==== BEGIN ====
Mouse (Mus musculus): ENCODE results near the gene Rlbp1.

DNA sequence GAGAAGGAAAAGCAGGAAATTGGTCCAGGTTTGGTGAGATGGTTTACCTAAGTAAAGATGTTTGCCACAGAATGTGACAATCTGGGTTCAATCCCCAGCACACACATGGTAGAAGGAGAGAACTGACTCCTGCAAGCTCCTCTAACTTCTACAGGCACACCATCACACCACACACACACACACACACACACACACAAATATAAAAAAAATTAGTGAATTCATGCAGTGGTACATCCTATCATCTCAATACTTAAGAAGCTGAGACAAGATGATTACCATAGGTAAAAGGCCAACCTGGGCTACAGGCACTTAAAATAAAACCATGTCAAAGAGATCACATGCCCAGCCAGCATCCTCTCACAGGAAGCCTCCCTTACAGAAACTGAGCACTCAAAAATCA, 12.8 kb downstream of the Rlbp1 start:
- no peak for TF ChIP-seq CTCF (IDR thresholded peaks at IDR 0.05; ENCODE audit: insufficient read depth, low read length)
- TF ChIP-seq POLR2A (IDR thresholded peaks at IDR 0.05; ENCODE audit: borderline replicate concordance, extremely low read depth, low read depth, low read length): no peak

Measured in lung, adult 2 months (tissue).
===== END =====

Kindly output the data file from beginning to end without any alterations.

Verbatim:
Mouse (Mus musculus): ENCODE results near the gene Rlbp1.

DNA sequence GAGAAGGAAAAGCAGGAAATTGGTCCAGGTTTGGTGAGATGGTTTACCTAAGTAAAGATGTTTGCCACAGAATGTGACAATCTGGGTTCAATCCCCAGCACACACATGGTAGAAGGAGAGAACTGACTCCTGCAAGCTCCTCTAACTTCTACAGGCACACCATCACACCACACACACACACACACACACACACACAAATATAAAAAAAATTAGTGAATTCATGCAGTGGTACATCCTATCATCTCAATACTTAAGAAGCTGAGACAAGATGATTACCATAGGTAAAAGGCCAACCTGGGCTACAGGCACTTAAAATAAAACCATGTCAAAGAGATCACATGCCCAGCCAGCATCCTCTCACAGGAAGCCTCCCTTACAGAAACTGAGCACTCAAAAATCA, 12.8 kb downstream of the Rlbp1 start:
- no peak for TF ChIP-seq CTCF (IDR thresholded peaks at IDR 0.05; ENCODE audit: insufficient read depth, low read length)
- TF ChIP-seq POLR2A (IDR thresholded peaks at IDR 0.05; ENCODE audit: borderline replicate concordance, extremely low read depth, low read depth, low read length): no peak

Measured in lung, adult 2 months (tissue).